Once in a while, I visited churches where phrases like “covered in the blood of the lamb” and sad lyrics of hymns remained indecipherable to me. My super-religious relatives (by marriage) refuse to visit us for Thanksgiving dinner if we serve wine. If that’s Christianity, I didn’t want any.

Even so, I knew there is a god and was so in awe of him or her or it that when people asked, “What are you?” I squirmed. Atheist was too final. Agnostic seemed dodgy. Buddhist didn’t fit either.

Meanwhile, a clot of grief throbbed near my heart, as though someone I loved had died. I worried that my black thoughts were radiating from me like poison. I was afraid my rotten inner world would give me cancer. Nothing I’d tried changed me. By the time I reached middle age, I dreaded trudging through the rest of my life if the future was going to be more of the same.

Then, six years ago, a Christian friend told me about an Alpha class at her church.

You see, Nicky Gumbel was a barrister (Brit for lawyer). One day Nicky’s buddy told him he’d accepted Jesus as his savior. Appalled, Nicky studied the Bible and other sources to be able to prove his friend wrong.

As you can guess, Nicky found evidence and corroboration. He became a believer, an ordained priest and presenter in the Alpha DVD series.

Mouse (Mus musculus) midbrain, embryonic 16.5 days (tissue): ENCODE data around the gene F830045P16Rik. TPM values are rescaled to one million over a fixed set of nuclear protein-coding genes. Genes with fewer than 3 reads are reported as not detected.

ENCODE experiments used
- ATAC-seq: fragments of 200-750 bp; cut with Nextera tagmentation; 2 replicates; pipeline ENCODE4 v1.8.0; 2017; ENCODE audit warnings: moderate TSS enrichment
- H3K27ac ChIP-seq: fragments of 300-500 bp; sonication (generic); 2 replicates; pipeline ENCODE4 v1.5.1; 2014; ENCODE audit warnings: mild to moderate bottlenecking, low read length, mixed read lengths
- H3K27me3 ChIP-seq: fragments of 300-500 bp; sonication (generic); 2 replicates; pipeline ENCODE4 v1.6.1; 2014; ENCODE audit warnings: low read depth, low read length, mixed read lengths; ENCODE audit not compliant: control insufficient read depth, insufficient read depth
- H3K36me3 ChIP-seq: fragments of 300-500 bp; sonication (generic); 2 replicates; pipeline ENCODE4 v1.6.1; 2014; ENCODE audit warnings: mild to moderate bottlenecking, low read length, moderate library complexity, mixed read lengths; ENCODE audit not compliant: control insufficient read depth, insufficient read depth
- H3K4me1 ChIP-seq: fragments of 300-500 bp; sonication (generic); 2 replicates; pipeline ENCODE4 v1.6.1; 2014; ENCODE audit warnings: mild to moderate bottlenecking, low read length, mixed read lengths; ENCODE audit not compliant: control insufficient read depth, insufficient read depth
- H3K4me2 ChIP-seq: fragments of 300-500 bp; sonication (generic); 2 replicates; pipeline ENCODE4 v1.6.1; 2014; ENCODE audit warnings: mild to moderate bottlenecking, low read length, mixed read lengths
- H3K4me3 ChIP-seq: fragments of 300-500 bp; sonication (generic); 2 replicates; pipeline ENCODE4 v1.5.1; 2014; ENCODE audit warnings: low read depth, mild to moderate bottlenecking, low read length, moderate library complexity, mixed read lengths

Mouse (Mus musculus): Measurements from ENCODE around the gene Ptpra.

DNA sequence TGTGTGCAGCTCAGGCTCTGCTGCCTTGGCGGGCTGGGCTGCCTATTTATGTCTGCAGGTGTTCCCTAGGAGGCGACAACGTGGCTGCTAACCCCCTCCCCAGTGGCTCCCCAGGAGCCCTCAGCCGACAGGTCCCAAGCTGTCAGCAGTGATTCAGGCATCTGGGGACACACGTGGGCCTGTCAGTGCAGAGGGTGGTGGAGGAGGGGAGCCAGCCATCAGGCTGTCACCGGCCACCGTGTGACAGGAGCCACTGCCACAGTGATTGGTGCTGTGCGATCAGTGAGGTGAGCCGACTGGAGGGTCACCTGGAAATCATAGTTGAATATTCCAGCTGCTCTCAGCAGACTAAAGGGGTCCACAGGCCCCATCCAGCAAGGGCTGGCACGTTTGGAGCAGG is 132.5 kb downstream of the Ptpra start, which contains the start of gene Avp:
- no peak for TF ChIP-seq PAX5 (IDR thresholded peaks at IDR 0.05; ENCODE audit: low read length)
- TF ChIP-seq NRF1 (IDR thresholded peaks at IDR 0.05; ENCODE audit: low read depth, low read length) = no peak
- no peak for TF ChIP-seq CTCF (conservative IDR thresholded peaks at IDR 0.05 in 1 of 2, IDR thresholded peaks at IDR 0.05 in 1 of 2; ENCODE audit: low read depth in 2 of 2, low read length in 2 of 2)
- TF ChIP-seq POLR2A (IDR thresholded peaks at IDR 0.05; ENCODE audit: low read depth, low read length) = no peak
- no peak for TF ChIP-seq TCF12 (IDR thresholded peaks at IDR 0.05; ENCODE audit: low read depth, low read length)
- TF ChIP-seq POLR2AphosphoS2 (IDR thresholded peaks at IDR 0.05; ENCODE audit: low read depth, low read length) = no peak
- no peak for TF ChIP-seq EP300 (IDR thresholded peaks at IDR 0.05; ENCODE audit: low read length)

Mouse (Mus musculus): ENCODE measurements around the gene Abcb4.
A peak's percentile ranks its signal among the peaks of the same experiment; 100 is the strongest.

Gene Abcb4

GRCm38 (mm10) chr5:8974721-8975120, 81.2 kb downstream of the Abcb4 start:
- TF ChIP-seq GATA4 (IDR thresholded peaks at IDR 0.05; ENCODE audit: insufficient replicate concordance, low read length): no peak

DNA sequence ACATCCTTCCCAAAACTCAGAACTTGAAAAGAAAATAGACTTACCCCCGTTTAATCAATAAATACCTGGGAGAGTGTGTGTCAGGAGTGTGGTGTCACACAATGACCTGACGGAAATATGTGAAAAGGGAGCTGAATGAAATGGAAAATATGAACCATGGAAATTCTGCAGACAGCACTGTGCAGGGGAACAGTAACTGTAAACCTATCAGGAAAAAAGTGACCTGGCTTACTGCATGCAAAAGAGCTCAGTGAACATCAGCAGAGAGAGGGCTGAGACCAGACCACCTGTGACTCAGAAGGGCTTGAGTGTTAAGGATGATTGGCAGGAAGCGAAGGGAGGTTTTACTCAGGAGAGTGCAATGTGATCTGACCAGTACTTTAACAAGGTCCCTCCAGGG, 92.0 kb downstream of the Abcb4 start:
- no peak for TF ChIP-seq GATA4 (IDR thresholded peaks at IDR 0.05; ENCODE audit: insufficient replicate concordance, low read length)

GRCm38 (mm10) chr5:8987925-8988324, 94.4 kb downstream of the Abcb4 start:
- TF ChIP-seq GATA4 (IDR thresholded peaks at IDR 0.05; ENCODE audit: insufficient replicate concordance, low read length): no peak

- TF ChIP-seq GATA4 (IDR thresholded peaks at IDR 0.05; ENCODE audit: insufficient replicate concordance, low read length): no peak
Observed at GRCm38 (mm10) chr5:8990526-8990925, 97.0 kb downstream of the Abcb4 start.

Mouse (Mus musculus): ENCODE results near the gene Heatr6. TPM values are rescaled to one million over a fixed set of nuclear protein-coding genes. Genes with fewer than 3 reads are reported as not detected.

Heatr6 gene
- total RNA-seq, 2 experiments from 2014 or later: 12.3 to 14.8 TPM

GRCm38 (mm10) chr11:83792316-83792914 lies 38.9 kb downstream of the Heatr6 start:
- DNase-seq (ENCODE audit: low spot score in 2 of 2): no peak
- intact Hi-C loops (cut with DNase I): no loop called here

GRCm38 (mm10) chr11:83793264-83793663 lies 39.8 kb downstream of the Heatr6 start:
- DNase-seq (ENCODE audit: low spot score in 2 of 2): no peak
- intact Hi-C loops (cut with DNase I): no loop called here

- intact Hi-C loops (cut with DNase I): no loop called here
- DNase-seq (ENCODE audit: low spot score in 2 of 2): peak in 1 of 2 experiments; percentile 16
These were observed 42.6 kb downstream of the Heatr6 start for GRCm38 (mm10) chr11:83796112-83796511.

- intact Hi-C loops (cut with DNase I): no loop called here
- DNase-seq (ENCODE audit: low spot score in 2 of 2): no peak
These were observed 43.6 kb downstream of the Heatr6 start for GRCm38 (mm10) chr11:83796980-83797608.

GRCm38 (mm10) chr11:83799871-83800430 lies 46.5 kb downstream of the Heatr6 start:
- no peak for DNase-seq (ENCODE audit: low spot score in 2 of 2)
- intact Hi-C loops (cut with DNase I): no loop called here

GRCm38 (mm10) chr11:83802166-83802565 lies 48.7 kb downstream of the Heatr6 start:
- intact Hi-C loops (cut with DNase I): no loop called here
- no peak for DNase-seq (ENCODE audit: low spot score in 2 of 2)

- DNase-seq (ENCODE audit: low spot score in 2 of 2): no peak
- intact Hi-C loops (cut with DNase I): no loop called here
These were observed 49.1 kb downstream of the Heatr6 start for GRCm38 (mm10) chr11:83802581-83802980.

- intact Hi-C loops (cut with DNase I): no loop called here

Nicky is the first person to explain Bible stuff in a way that made sense to me. Plus, he cited other corroborative sources. (It doesn’t hurt that he’s cute, funny, articulate and smart.)

After the first Alpha class, I wrote in my journal: “I believe Jesus was more than a man. I accept He is the Son of God. This acknowledgment has lifted my heavy, dark, judgmental cloud. The weight that lifted was from my futile effort to ignore and disregard the two billion-plus Christians living today and the 2000-plus years of Christian history and tradition.”

My husband was blindsided when I crossed the line of faith. He said, “I’m worried about the consequences.”  He was afraid I would become like his religious kin and start talking in an odd accent about Hittites and begin laying down ultimatums.